Crux2: Our products are deployed in some major food/transport industries who rely on our products working for longer than a fixed servicing period (were talking battery life here). Until recently we have developed our own wireless interfaces in order to guarantee this. We have introduced a Wi-Fi product using a module (SIP) with an AT-command interface. To get two months usage we have to restrict the interface ON time to once every 10 minutes, basically rebooting everytime. That same AT interface offers save-config, sleep, wake restore-config functionality, but we have experienced long delays (up to 200ms) due to "house keeping" from the save-config, sleep commands until the device goes to sleep. On the same device with the app inside the module the entire process can be forced to take about 20ms max, thus ensuring 6months life with a 10 second polling interval. The tool cost for us to put our code inside the module is 13K per year (every year) and that reoccurring cost is making us rethink.
Now. I do completely comprehend the nature of the API abstraction over the high serial interface which WICED incorporates, but having the option force a fast clean shutdown by means (in essence) of directly accessing the radio is basically a must in our book.
P.S. If what Jason Crawford has said
>If you want to program right on a Broadcom Wi-Fi chip, I suggest you wait for WICED SDK 3.0
is accurate, yes I want to know all the details.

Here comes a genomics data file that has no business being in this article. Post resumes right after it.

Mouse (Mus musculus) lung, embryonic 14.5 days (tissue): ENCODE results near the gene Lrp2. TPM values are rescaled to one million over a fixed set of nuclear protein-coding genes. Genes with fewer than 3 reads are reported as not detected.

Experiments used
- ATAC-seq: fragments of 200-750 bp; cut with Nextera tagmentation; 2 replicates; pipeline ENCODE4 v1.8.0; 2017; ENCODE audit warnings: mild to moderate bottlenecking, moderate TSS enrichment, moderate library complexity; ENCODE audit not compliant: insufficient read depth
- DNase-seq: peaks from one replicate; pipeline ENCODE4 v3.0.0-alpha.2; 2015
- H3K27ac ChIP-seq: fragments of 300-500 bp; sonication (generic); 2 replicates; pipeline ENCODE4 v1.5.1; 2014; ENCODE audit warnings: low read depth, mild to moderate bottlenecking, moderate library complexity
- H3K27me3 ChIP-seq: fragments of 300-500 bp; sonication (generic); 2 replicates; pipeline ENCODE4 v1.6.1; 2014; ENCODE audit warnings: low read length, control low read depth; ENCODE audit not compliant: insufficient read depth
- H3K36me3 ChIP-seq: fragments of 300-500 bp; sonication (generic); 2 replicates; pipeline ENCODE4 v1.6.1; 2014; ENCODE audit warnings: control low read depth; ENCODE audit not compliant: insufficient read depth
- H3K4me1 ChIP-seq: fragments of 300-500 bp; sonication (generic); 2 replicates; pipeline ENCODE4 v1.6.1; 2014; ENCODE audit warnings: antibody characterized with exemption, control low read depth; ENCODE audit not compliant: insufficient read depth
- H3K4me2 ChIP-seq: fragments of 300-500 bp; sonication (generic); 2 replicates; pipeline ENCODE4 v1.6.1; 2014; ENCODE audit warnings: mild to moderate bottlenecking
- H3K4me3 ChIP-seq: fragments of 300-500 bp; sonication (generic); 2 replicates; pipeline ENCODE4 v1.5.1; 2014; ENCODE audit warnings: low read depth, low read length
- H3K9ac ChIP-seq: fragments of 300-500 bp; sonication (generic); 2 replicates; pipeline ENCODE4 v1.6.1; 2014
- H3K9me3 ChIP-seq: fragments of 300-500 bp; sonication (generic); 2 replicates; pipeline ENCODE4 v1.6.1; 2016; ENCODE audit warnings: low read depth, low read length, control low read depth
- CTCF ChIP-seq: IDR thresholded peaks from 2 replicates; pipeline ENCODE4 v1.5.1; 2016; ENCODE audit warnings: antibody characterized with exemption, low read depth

WICED is a major Broadcom initiative to provide solutions for the rapidly growing market often referred to as the Internet of Things. The nature of this emerging market necessitates a solution that can scale to a large number of small customers, each one building a small part of the new era of connectivity where the number of devices connected to the Internet will grow by many orders of magnitude and the next big thing can come from anywhere. Broadcom recognizes this and is committed to enabling all customers with a connectivity solution that is simple to use and requires a minimum amount of direct support. The very best thing a customer can do to receive the greatest amount of support is to use as much of the pre-built functionality found in the SDK as is possible and to avoid deviating from the build system. If you find a problem that can be readily reproduced on our standard hardware by uploading a simple application we can drop into our SDK then the support team can find the solution faster than if you had your own custom hardware with a heavily modified WICED code-base that has been ported to another RTOS or network stack.